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Regionalisation in the Czech and Slovak Republics

Comparing the Influence of the European Union. Position by Martin Brusis

This article was originally published in:

The Regional Challenge in Central and Eastern Europe, Territorial Restructuring and European Integration, edited by Michael Keating and James Hughes. Paris, Presses interuniversitaires européennes / Peter Lang 2003: pages 89-105.

23.10.2003 · Bertelsmann Forschungsgruppe Politik

How has the European Union influenced the re-creation of regions and regional self-governments in the Czech and Slovak Republics? The paper focuses on this particular aspect of the enlargement and accession process because regional government will play an important role in the EU’s cohesion policy after accession and regions in Western Europe have been affected by the process of European integration. The EU cohesion policy or, more specifically, the management of structural funds, envisages the participation of regional authorities, but it does not regulate their constitutional status in EU member states. In this respect, EU member states agree in considering the status of subnational government as part of their sovereignty, and this basic legal understanding applies to the accession countries as well. However, one has to take into account that EU institutions have a much more powerful position vis-à-vis accession countries than in their relations with member states. In addition, regional government or, more precisely, regional administration has been subject to fundamental change in the accession countries, and its constitutional status is less consolidated than in member states.

It is asked whether and how these different conditions cause a substantial, formative impact of the EU on the process, politics and institutional outcomes of the reform of regional-level administration in the Czech Republic and Slovakia. In both republics, regional bodies of state administration were dissolved in Czechoslovak times. Thus, reformers in both countries faced similar tasks of re-building the regional level in the context of the reform of public administration, and. As a part of this “regionalisation”, the Czech Republic and Slovakia established the legal foundations of regional self-governments in 2000 and 2001, respectively. Both countries have to meet largely similar requirements of accession and implementing the acquis. In contrast with the Czech Republic, Slovakia was strongly criticised by the EU due to the undemocratic style of Vladimír Meciar’s government (1994-1998) and, in 1997, it was classified by the EU as the only accession country not fulfilling the accession criterion of democratic stability. Both countries differ significantly in the constellations of political actors that have emerged since the democratic transition.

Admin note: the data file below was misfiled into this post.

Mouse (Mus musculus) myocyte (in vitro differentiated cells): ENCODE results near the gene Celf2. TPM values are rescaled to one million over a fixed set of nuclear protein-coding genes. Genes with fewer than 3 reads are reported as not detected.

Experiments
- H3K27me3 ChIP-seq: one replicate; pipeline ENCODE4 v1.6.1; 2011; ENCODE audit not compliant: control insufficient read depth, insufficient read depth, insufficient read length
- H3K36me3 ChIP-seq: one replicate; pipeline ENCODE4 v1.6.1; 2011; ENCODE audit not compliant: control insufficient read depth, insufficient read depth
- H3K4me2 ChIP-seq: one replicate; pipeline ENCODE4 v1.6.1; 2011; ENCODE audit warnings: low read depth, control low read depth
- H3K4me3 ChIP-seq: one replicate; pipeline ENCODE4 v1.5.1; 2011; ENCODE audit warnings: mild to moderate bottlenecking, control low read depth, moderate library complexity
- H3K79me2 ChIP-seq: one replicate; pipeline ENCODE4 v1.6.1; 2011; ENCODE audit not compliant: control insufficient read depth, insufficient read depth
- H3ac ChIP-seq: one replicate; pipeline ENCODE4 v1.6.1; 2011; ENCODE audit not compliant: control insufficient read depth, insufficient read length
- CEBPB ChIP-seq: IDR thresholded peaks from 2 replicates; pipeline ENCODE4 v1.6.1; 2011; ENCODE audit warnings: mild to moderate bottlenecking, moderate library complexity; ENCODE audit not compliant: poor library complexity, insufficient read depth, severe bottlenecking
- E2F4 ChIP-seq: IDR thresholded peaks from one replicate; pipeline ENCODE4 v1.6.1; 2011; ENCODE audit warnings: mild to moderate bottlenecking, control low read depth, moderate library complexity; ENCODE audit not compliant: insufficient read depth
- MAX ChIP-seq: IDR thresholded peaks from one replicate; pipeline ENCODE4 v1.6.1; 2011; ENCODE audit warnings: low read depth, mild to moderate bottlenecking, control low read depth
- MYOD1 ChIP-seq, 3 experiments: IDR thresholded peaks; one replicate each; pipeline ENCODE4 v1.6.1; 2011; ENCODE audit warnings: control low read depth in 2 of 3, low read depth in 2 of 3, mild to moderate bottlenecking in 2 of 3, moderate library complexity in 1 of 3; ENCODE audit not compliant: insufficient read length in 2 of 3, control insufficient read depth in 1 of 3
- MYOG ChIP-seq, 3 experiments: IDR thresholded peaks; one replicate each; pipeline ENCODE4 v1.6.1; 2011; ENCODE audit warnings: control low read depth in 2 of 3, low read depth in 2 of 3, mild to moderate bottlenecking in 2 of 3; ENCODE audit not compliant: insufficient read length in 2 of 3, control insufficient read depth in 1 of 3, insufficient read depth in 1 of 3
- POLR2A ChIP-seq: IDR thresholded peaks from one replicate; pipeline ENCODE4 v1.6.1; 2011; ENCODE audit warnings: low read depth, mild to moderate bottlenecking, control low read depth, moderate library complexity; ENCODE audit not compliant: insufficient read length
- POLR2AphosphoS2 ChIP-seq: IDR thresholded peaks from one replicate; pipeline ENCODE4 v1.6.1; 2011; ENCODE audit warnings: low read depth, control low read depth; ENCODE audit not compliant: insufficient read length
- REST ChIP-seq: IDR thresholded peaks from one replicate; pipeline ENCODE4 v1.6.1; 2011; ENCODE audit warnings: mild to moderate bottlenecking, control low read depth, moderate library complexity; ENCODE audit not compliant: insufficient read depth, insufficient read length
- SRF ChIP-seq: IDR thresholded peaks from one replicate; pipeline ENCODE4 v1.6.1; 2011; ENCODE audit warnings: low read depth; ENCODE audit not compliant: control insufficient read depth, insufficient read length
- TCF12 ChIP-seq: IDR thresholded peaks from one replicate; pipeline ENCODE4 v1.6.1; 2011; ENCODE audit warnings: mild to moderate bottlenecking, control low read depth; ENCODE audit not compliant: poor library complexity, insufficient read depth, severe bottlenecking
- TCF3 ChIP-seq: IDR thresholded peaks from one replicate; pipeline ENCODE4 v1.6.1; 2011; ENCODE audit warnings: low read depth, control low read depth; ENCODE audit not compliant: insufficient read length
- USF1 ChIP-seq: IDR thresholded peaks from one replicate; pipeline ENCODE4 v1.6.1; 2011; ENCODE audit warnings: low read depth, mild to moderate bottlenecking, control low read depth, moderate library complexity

The paper finds a strong EU impact as far as (1) mandatory legislation and (2) the general orientation, receptiveness towards the EU/Europe in public discourse is concerned. While the EU has effected an institutional harmonisation where mandatory rules exist, the Union has hitherto not induced changes that made Czech and Slovak regional administration more similar than before. EU impact has been modest with respect to the sequencing of legislation and the changes of behaviour of political actors in crucial moments of the reforms. Despite its considerable impact on the public discourse, the EU has not substantially altered the behaviour of political actors who have retained their main objectives and have taken into account the EU only as an additional component of their wider assessment of the political constellation. Major aims of the reforms of public administration - decentralisation, regional self-government and a new territorial-administrative division – were not suggested or altered by the EU.

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